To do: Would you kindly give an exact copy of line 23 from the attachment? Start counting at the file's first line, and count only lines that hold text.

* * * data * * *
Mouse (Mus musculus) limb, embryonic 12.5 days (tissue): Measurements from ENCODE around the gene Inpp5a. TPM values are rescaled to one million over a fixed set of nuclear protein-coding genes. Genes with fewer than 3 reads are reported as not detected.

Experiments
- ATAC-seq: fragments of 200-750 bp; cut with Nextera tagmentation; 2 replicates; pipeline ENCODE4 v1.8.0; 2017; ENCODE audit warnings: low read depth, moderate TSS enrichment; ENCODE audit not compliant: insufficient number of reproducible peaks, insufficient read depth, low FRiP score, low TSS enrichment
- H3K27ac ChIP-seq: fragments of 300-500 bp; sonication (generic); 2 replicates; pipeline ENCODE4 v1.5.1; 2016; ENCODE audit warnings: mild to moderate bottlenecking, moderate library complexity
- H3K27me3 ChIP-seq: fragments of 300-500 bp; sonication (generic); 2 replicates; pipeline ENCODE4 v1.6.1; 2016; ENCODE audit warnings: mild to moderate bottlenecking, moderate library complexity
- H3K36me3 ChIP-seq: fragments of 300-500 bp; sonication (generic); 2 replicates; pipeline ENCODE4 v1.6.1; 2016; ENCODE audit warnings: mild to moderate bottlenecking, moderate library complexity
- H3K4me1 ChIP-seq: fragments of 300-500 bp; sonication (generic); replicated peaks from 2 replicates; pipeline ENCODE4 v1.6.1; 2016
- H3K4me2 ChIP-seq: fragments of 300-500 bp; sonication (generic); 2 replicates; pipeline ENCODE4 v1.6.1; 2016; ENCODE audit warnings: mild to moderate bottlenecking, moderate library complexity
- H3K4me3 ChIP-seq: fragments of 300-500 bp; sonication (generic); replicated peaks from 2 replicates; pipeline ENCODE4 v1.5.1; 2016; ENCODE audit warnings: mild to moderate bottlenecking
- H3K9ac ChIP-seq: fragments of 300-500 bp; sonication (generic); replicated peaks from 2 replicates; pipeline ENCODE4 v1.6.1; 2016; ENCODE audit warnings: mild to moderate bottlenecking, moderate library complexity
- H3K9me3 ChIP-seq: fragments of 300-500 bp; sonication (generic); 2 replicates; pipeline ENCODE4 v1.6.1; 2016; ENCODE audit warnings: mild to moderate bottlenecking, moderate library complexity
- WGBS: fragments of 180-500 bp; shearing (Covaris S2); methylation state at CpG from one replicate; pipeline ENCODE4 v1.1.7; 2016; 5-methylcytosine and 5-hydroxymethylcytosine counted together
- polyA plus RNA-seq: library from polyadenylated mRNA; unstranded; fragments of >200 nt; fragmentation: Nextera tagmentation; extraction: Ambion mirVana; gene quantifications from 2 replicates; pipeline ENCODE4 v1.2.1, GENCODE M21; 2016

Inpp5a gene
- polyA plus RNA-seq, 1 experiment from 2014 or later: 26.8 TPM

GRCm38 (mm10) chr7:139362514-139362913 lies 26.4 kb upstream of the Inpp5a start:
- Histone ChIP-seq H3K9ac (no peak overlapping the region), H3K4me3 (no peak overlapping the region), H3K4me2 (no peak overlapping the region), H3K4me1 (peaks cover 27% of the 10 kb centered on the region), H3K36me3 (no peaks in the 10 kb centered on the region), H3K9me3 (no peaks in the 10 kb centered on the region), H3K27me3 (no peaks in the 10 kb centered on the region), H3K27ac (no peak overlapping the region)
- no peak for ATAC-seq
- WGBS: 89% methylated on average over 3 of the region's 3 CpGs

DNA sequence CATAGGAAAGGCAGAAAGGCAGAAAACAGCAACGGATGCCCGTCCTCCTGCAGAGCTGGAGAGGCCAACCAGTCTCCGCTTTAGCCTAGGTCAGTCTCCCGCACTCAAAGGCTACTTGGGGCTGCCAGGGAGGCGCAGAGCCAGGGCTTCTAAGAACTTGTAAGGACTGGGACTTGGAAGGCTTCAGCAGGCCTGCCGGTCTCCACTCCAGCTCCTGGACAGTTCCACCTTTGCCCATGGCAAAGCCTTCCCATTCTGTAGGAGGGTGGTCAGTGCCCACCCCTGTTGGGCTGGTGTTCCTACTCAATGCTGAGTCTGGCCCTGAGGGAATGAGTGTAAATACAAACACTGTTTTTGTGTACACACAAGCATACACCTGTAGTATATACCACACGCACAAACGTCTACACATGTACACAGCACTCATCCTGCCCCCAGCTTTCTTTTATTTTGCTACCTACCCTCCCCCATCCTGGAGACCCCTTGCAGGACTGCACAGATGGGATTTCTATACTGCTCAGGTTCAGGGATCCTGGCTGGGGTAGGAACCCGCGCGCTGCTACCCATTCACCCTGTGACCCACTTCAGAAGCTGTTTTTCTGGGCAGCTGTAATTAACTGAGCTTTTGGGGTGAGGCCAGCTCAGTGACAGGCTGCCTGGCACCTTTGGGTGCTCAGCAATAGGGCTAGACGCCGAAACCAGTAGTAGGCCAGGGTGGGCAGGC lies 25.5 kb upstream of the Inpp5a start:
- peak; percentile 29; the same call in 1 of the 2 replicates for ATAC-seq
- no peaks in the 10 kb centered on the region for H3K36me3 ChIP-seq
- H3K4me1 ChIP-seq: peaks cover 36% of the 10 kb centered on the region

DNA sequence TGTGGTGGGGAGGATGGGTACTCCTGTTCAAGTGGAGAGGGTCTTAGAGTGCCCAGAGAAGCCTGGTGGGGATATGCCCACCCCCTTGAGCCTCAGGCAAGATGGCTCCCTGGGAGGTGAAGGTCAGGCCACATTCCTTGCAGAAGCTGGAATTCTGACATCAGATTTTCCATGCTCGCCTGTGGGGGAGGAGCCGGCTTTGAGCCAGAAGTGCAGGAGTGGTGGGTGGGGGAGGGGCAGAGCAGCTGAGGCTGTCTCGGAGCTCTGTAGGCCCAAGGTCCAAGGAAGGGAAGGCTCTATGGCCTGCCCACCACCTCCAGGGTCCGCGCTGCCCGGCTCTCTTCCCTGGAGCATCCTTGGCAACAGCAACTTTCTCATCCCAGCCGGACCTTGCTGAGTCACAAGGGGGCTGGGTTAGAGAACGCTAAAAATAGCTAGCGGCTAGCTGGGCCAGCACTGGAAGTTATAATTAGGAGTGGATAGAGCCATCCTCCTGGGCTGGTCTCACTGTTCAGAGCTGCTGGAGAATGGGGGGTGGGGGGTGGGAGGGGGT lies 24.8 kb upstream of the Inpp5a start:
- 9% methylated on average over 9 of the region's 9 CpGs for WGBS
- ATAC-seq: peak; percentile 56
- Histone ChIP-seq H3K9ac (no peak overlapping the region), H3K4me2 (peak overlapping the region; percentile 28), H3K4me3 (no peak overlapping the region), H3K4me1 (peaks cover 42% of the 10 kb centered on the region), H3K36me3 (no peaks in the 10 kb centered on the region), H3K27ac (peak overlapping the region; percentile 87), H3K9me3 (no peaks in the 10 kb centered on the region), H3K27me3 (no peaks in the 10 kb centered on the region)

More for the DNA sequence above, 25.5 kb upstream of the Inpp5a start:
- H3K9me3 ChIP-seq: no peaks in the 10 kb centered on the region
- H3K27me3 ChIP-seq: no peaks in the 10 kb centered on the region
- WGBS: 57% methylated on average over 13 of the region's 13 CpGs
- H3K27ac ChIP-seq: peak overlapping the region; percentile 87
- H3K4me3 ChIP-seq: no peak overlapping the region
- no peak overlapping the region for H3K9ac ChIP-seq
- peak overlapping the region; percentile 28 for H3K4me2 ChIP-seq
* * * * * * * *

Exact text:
- H3K4me1 ChIP-seq: peaks cover 36% of the 10 kb centered on the region